Industry Minister Maud Olofsson described the news as “very bleak”, while Left Party leader Lars Ohly, whose party is a junior member of the opposition Red-Green coalition, called for the government to be proactive.
“The important thing now is that the state pursues more proactive policies to stimulate investment, and that it is prepared to get involved in various projects itself in the next few years. State welfare projects have a strategic importance in this regard. The state has a very big responsibility for Trollhättan,” he said.
Car industry expert Martin Sköld at the Stockholm School of Economics said the news was “depressing and tragic”.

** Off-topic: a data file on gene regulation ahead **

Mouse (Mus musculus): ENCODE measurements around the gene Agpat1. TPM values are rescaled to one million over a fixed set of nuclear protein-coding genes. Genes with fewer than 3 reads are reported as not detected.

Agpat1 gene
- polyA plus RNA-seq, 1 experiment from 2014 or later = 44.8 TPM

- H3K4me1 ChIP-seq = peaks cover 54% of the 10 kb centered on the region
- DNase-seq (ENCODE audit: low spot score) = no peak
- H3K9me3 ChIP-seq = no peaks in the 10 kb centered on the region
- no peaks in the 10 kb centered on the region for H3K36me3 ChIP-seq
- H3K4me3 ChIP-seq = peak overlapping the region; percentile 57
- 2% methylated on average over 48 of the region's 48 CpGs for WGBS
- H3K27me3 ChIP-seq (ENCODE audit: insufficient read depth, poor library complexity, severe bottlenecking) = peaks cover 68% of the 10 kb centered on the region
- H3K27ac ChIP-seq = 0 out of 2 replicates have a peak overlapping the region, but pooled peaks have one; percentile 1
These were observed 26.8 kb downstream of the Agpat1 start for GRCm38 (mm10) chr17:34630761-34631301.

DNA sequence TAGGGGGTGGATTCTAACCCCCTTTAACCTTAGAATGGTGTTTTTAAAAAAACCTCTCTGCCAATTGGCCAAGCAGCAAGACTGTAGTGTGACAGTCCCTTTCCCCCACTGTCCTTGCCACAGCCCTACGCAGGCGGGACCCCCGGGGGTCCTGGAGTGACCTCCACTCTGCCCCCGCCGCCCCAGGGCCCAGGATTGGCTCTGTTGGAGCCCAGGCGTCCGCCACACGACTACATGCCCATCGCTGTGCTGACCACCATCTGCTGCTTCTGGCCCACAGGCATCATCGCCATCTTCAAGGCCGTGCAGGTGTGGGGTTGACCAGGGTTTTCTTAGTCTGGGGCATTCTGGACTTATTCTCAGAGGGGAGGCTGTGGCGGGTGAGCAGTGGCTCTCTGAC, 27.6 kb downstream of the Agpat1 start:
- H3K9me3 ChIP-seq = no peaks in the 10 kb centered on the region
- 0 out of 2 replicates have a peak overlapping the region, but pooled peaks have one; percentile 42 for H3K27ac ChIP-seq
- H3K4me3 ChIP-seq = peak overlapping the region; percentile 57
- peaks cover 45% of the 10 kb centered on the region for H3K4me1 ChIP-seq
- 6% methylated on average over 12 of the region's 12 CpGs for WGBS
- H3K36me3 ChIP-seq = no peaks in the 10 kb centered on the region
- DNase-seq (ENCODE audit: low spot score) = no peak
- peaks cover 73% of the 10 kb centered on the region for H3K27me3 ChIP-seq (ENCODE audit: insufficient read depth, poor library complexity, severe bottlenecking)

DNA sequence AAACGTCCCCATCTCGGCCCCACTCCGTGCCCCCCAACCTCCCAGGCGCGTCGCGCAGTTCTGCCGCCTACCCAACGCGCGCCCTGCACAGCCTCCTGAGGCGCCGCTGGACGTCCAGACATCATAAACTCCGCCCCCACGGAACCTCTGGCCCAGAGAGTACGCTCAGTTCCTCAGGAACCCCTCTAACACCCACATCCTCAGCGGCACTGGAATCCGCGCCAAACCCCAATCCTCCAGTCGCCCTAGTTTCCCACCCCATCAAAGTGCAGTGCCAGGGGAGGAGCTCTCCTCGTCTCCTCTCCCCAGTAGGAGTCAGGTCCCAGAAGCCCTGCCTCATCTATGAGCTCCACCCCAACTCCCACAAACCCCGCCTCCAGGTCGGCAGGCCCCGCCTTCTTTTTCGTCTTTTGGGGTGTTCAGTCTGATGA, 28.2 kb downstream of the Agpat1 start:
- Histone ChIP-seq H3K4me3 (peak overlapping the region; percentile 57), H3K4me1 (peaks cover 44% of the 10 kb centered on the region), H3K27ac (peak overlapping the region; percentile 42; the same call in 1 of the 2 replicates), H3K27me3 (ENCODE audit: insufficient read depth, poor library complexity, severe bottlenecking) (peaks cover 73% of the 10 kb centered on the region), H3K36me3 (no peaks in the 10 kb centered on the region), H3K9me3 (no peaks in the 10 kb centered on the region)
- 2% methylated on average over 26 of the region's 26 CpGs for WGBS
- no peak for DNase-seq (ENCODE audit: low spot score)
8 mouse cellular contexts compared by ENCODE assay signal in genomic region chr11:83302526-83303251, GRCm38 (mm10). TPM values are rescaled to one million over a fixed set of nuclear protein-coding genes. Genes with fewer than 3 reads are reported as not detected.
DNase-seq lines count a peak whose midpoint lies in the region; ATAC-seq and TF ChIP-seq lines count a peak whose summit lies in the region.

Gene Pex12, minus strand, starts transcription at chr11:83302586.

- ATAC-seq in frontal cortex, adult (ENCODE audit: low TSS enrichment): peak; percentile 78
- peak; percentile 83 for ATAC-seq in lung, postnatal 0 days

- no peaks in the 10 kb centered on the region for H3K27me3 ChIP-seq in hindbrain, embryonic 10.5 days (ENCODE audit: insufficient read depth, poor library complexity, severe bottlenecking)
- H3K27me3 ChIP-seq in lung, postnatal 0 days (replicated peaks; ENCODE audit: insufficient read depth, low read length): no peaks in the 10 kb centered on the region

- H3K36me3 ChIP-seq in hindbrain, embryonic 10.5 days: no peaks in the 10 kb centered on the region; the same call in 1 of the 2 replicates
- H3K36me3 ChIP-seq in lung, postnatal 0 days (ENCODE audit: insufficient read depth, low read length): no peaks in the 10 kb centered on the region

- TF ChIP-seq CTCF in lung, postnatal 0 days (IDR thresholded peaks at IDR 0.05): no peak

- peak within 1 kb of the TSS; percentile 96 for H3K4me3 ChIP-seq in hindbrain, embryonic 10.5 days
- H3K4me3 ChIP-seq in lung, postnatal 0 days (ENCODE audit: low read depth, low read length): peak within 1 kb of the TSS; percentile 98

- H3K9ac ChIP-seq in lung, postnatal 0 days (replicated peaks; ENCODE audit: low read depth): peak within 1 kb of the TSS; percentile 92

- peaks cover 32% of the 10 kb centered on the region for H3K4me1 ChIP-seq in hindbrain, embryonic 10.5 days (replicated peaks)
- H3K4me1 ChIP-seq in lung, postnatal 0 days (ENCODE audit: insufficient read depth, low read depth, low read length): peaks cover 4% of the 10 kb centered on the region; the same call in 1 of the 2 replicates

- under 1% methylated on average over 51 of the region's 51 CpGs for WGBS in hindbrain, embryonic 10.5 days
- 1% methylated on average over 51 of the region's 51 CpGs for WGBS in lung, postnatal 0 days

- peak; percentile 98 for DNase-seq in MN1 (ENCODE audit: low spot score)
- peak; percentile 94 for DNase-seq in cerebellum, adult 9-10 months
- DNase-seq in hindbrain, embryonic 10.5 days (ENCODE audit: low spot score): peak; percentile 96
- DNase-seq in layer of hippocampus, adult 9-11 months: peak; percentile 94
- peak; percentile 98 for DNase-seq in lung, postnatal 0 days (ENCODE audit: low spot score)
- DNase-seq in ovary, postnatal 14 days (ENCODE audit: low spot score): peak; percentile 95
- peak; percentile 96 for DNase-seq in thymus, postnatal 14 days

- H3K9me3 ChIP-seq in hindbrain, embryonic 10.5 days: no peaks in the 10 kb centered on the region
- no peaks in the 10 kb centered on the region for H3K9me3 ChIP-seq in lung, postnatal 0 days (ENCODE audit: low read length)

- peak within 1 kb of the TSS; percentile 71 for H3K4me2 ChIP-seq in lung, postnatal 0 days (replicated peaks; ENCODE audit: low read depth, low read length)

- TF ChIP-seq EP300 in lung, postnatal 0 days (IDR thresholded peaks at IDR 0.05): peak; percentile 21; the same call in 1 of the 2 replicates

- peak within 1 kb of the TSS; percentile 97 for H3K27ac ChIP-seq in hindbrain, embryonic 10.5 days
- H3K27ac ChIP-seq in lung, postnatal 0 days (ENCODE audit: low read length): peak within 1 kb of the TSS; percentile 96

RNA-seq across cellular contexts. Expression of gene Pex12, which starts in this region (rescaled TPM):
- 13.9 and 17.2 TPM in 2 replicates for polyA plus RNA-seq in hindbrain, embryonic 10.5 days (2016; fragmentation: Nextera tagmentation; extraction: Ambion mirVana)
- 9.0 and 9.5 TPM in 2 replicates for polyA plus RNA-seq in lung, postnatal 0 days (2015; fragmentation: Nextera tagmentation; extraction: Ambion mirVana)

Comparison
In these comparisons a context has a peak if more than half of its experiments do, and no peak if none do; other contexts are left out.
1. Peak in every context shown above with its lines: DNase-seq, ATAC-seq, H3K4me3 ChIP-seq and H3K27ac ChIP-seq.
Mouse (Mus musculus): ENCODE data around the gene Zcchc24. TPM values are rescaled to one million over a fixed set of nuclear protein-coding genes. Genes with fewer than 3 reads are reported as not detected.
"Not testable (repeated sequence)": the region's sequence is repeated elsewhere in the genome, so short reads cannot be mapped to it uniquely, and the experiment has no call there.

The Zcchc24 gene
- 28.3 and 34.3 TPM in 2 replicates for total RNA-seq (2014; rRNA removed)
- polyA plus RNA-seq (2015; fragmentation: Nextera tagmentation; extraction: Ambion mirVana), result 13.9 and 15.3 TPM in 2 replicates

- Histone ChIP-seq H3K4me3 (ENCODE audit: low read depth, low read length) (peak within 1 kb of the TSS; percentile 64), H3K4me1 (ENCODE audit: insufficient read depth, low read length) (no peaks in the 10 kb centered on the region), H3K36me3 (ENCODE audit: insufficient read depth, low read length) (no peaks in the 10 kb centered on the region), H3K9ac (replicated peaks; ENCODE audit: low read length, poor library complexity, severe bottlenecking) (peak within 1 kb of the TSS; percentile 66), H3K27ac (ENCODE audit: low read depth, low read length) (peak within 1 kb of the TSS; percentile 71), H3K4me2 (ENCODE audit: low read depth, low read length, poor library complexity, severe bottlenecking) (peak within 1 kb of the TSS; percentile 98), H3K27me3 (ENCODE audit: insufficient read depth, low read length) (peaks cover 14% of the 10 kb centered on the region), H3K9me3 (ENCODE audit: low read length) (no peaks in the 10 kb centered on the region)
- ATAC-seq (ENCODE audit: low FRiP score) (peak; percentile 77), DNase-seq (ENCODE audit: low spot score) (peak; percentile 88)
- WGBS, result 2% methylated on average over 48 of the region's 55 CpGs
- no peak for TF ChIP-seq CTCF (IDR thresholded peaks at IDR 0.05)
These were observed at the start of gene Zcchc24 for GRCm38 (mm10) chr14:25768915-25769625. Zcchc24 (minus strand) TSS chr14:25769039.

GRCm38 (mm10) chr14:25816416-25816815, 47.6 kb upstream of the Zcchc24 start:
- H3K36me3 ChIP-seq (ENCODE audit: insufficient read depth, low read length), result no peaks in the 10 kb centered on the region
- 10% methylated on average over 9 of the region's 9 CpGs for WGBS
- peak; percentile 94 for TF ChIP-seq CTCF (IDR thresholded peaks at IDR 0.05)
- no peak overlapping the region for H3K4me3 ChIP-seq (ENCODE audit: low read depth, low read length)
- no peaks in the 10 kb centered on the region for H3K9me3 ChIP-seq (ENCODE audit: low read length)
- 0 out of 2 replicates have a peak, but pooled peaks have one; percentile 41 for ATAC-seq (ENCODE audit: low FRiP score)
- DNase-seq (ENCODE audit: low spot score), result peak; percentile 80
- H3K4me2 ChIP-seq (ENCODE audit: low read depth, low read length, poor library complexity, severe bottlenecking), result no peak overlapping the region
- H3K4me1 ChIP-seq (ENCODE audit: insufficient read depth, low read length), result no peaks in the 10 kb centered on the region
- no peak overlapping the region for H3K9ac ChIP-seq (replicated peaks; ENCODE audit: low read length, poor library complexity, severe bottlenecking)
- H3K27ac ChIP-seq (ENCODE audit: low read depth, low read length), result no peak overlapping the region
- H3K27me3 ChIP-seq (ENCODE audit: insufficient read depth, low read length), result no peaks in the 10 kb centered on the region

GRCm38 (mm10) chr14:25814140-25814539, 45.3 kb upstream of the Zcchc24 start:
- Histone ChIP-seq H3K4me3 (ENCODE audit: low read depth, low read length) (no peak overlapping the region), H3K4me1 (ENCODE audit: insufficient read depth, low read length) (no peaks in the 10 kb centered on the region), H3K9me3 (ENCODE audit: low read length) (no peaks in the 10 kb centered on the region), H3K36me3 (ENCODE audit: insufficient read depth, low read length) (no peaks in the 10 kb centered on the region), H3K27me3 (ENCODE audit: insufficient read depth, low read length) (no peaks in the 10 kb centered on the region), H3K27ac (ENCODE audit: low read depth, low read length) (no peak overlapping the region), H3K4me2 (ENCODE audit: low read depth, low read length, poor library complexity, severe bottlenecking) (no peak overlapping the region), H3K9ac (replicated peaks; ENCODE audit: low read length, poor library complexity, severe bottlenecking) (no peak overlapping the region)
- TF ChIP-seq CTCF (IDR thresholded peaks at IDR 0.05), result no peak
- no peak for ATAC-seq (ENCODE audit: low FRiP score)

“But right from the start I had very little hope that it would be possible to find a buyer,” he said.
“It is also a big loss for the country, when you think about all the knowledge and competence that has been built up over a long period.”
Sköld said that the recession and the crisis in the car industry had turned out to be the final nail in Saab’s coffin.
“We’ve been talking about either an established carmaker with financial muscles taking over a bleeding Saab, or a company like Koenigsegg or most recently Spyker with little financial muscle,” Sköld said.
“International car sales have fallen steeply and in Saab’s case they have been in free fall. It would have required huge amounts to get Saab on its feet again, and the brand has been seriously damaged as the company’s crisis has worsened,” he added.
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